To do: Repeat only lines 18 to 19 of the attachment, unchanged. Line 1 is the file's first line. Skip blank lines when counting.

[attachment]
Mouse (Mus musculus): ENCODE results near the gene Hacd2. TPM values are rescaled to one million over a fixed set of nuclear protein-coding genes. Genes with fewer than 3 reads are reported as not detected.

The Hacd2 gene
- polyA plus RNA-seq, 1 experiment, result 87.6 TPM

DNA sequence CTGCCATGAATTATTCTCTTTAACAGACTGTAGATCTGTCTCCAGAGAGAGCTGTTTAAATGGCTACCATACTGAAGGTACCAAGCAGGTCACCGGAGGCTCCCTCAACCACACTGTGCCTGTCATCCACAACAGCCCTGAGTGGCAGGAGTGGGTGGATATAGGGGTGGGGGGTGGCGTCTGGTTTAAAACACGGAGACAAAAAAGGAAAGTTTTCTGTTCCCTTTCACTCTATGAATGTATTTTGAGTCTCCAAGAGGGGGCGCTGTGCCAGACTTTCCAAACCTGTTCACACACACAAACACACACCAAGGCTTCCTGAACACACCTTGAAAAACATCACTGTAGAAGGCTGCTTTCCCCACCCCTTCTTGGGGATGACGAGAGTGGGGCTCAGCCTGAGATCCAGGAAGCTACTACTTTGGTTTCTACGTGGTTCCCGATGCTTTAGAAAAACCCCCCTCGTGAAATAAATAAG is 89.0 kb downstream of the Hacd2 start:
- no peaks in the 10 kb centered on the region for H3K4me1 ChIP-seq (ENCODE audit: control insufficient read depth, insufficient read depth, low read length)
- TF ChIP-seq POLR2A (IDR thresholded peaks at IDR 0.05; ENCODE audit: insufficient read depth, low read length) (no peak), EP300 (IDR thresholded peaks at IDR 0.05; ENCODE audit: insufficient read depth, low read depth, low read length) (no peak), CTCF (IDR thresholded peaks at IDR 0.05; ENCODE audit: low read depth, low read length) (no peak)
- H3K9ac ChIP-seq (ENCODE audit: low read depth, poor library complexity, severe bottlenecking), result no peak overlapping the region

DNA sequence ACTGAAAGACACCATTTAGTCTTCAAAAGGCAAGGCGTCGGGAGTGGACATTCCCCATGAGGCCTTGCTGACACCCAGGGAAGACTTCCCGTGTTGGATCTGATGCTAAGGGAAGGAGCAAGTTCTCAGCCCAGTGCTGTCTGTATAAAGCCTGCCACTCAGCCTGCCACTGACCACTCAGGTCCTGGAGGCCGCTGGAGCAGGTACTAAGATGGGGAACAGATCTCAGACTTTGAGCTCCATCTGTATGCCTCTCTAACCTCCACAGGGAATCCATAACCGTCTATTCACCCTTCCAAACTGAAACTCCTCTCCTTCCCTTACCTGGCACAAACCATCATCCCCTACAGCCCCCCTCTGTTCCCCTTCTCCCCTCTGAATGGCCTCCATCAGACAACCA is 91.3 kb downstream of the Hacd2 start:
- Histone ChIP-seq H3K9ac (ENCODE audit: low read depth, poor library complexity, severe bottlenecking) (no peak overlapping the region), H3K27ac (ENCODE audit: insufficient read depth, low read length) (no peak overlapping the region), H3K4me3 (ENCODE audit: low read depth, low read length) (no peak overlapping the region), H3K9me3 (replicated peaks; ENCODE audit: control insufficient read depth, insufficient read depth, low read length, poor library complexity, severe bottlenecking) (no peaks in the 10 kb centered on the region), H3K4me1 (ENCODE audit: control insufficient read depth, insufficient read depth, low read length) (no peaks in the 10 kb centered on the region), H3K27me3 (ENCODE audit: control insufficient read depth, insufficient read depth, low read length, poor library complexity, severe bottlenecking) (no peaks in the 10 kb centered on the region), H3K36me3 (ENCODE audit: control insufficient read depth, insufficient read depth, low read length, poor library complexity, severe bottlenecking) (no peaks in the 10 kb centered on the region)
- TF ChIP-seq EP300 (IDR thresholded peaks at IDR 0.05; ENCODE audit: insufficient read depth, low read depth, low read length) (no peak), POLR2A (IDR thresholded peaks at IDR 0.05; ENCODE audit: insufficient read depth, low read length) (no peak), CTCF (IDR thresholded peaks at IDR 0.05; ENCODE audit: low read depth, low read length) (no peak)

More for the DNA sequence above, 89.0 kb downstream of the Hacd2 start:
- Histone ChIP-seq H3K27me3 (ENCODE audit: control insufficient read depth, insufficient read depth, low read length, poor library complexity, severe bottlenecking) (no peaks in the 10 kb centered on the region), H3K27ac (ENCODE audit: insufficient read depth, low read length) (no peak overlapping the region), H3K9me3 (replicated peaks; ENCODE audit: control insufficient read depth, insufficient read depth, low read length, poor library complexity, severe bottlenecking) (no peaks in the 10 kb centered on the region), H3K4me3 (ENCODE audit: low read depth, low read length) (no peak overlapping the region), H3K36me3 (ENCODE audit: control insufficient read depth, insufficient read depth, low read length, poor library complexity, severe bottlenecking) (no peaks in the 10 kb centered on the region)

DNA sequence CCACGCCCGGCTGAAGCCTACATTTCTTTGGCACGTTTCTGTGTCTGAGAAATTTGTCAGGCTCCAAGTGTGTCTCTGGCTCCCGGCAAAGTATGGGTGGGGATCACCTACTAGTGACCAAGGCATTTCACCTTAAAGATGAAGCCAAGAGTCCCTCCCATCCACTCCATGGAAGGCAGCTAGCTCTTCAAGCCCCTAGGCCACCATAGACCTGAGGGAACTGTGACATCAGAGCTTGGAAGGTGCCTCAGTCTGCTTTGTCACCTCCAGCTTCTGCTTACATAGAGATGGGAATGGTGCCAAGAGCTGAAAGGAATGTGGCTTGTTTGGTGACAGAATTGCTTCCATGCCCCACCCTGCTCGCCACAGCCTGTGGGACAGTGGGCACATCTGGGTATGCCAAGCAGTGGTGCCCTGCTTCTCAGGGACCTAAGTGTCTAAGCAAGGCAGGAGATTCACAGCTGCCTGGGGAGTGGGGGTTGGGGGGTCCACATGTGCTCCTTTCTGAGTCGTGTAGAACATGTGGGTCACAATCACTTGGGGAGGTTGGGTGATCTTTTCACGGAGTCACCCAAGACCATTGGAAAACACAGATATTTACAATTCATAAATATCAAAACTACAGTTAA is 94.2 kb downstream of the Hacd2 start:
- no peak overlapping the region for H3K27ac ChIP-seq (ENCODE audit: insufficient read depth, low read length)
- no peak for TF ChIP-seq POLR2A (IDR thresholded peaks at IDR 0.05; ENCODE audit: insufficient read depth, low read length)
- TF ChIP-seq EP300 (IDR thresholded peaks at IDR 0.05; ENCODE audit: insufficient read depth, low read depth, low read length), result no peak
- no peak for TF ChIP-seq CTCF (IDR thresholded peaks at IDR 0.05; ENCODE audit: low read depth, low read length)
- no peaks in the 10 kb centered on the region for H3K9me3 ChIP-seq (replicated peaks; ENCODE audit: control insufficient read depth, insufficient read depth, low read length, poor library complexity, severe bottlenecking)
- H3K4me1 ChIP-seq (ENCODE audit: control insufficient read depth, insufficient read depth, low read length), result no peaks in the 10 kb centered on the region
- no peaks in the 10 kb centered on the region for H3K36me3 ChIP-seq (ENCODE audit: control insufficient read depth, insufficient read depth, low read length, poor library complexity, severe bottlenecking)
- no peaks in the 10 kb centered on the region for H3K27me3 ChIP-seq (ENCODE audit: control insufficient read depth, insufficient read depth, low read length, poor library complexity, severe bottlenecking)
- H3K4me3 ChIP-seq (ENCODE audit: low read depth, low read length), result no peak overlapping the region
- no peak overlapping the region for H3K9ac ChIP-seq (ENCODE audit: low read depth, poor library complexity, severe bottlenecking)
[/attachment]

- no peaks in the 10 kb centered on the region for H3K9me3 ChIP-seq (replicated peaks; ENCODE audit: control insufficient read depth, insufficient read depth, low read length, poor library complexity, severe bottlenecking)
- H3K4me1 ChIP-seq (ENCODE audit: control insufficient read depth, insufficient read depth, low read length), result no peaks in the 10 kb centered on the region